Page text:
Doug Imhof Meets a Holocaust Survivor and Doubles the Artificial Intelligence at LA’s Sophisticated Show

LOS ANGELES (GTA) – When second-in-command Douglas Imhoff sat down for a conversation via Zoom with Holocaust survivor Pinchas Gautier earlier this month, he opened by saying, “I feel like I already know you!”

Although the two never met, Emhoff knew Gutter to some extent.

Just moments before the video call, Imhoff got engaged to Gutter’s interactive biography, asking him questions about his experience in the concentration camps and even listening to Gutter sing “Sher Hamalout,” the song that begins the blessing after meals.

Emhoff was at USC’s Shoah Foundation, where he visited to explore the Center’s Dimensions Project in Testimony, a series of artificial intelligence robots that allow people to interact in real time with survivors of the Holocaust and other genocides.

As a University of Southern California graduate and the first Jewish wife to serve as vice president, Imhoff knew the experience would be special—indeed, overwhelming. But he said the show was “far beyond what I thought it would be.”

It’s impressive, the use of technology,” Imhof told the Jewish Telegraph Agency. “It’s so real. And you really did feel in the room – it really did feel like you were talking to people. It was so engaging.”

The visit was the latest in a series of Jewish events that Emhoff hosted and attended in his official capacity as the second gentleman – and As a proud Jew.

“I never expected my Jewish faith to be such a big deal in this role,” he said. “As it turns out, I was very wrong. And I am glad I was wrong, because it is such a big problem.”

Imhoff prepared mazes with daily Jewish school students, helped host the first online Passover at the White House, hung Mizusa at the vice president’s house, and participated in celebrations for American Jewish Heritage Month.

Doug Imhoff and USC Shoah Interim Executive Director Dr. Cory Street watch video testimony of a Holocaust survivor. (Jacob Jorvis/GTA)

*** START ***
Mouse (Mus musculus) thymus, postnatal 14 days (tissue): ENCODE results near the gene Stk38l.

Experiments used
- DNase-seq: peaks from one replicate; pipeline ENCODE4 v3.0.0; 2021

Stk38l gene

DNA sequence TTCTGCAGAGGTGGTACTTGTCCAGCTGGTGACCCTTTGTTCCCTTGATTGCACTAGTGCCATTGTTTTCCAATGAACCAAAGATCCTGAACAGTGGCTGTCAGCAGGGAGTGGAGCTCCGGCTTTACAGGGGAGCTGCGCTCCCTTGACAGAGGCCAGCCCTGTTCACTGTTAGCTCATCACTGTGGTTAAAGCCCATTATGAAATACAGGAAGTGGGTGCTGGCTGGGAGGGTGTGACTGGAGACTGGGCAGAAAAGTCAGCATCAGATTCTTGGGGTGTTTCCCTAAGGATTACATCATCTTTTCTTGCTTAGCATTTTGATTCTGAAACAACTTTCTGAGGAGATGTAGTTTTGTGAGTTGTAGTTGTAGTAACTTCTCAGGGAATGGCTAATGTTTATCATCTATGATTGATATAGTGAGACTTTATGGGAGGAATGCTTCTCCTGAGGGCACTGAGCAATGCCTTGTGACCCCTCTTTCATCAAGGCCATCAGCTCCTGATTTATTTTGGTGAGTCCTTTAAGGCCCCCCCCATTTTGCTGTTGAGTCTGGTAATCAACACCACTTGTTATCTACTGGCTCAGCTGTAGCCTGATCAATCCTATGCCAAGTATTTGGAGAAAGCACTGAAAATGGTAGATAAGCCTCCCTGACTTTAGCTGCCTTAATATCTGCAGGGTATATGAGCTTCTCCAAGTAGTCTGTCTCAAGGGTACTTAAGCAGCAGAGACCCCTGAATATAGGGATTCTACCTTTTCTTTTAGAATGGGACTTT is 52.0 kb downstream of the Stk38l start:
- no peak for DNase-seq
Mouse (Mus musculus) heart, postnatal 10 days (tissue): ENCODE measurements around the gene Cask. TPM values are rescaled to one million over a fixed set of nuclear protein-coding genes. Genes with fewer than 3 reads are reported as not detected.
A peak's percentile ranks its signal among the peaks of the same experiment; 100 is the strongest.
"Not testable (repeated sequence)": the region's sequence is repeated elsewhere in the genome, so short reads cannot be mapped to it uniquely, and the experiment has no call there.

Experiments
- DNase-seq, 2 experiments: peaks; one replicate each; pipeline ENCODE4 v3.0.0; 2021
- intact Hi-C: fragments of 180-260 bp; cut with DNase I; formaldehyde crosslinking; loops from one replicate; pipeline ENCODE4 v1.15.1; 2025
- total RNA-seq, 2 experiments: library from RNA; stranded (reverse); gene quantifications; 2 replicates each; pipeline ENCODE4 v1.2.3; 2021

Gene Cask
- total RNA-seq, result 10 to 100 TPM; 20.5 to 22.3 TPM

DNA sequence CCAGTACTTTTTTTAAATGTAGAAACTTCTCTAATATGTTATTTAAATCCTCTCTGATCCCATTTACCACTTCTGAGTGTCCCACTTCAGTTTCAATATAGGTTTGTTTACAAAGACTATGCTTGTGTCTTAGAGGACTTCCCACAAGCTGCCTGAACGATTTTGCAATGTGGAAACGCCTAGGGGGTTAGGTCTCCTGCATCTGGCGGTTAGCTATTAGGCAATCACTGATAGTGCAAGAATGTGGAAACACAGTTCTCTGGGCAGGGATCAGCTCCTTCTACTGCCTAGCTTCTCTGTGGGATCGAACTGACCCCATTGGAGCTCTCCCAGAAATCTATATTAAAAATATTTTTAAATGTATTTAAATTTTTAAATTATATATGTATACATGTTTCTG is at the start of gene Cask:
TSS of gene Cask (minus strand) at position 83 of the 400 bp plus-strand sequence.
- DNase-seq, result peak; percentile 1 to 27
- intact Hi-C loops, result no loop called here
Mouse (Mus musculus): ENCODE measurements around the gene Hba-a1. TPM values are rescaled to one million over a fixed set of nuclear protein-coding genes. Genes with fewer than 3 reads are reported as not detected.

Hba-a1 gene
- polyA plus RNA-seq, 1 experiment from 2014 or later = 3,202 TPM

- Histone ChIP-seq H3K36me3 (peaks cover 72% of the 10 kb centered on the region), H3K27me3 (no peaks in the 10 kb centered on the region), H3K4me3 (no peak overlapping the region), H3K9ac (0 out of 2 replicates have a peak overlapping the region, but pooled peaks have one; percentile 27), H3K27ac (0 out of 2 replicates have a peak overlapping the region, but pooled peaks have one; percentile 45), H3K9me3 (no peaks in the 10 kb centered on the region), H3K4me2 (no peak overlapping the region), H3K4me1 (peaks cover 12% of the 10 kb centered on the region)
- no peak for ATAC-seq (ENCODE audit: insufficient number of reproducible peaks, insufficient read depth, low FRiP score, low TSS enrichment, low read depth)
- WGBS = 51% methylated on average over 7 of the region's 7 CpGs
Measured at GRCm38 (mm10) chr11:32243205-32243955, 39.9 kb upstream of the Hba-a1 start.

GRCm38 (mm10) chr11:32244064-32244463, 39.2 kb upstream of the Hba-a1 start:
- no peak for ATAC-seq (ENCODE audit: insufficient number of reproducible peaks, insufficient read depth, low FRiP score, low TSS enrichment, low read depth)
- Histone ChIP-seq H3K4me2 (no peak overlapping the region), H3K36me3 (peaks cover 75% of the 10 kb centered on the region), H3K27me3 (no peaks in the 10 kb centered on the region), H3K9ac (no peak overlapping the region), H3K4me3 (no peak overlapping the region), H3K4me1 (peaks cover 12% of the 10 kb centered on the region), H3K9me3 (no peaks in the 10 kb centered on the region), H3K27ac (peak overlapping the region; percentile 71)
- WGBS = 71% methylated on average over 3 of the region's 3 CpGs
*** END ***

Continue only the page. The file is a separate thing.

“You see these little kids screaming when I walked into the room like I was a rock star,” Imhoff remembers, laughing. “You really see that representation is important. And knowing that, I take it very seriously. I know it means a lot to a lot of people, as it does to me.”

Emhoff’s presence also meant a lot to the employees at The Shoah Foundation.

“It was fantastic,” Cory Street, the organization’s interim CEO, told JTA. “For me, for the staff, for the university, to have someone in their stature, who understands the importance of what we do here, has a connection to the archive, that was meaningful in terms of how insightful he was and how much he got. That doesn’t always happen.”

Emhoff’s Visit Street began with an introduction to the Center and its work. The institution is close to its goal of reaching 10 million students globally each year, according to Street, and the AI ​​initiative is a leading product. The initiative, which the Shoah Foundation plans to make available through local Holocaust museums around the world, aims to ensure that the common practice of having survivors talk about their experiences can outlive the survivors themselves.

Dr. spoke Cory Street, Doug Imhoff, and Pedro Nogueira, dean of the USC Rossier School of Education, to Pinchas Gutter via Zoom. (Jacob Jorvis/GTA)

After Imhof was shown a video testimony of a Holocaust survivor from the same Imhof family town in Eastern Europe, it was time to interview Gütter.

Emhoff first spoke with Gutter’s AI introduction, asking him a series of questions about his survival story, his message to students today, and, yes, asking Gutter to sing him a song.

Thank you, Pinchas, Imhoff said on screen with a smile. “I’ll see you in the other room.”

There, the real-life Gutter continued to share his story. He also expressed his gratitude to Imhoff and the Biden administration for their work in combating hate and anti-Semitism.

“I really feel like you can make a difference, and you’re making a difference,” Gatter told Emhoff.

Gutter spoke about the importance of sharing his story with younger generations and relating his experience to current events. He mentioned Russia’s war on Ukraine several times.

“Take that torch,” Guter said to the students. “Light the world with these fires and make the world a better place.”

Emhoff was clearly influenced by the Gutter story. Both gutters, in fact.

“I love your post about loneliness,” Emhoff told the real-life Gutter Over Zoom. “We all need to stand together and stand united against this epidemic of hate.”

As he reflects on the challenges facing the American Jewish community, Imhoff said Amnesty International’s words expressed “exactly how I feel about these issues.”

“This AI message was really true,” Imhof said. “Hearing his positivity after all he’s been through – all these memories he’s had to live with for so many years, over 70 years – and being so positive and so optimistic, and being willing to share it with the world now through this technology, his story, really, It’s a great “.

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